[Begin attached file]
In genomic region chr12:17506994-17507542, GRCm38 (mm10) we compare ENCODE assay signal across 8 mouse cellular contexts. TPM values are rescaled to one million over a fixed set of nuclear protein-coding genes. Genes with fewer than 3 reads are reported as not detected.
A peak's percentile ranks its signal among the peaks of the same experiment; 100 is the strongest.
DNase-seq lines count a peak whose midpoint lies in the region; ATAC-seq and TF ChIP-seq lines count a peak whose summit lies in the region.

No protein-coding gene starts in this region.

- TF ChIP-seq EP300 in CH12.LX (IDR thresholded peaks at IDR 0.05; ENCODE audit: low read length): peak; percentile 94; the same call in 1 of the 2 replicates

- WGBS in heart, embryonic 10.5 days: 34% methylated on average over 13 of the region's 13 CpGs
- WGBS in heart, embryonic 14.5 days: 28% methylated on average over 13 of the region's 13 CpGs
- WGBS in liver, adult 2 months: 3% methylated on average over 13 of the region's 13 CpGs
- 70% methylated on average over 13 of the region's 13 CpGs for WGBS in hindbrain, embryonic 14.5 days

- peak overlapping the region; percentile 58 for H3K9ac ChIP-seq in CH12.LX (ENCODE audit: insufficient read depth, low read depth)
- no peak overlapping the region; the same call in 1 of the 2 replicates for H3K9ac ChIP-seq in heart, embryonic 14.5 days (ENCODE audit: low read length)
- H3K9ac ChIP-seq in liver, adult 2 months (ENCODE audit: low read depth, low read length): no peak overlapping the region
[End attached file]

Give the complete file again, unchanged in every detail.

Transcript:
In genomic region chr12:17506994-17507542, GRCm38 (mm10) we compare ENCODE assay signal across 8 mouse cellular contexts. TPM values are rescaled to one million over a fixed set of nuclear protein-coding genes. Genes with fewer than 3 reads are reported as not detected.
A peak's percentile ranks its signal among the peaks of the same experiment; 100 is the strongest.
DNase-seq lines count a peak whose midpoint lies in the region; ATAC-seq and TF ChIP-seq lines count a peak whose summit lies in the region.

No protein-coding gene starts in this region.

- TF ChIP-seq EP300 in CH12.LX (IDR thresholded peaks at IDR 0.05; ENCODE audit: low read length): peak; percentile 94; the same call in 1 of the 2 replicates

- WGBS in heart, embryonic 10.5 days: 34% methylated on average over 13 of the region's 13 CpGs
- WGBS in heart, embryonic 14.5 days: 28% methylated on average over 13 of the region's 13 CpGs
- WGBS in liver, adult 2 months: 3% methylated on average over 13 of the region's 13 CpGs
- 70% methylated on average over 13 of the region's 13 CpGs for WGBS in hindbrain, embryonic 14.5 days

- peak overlapping the region; percentile 58 for H3K9ac ChIP-seq in CH12.LX (ENCODE audit: insufficient read depth, low read depth)
- no peak overlapping the region; the same call in 1 of the 2 replicates for H3K9ac ChIP-seq in heart, embryonic 14.5 days (ENCODE audit: low read length)
- H3K9ac ChIP-seq in liver, adult 2 months (ENCODE audit: low read depth, low read length): no peak overlapping the region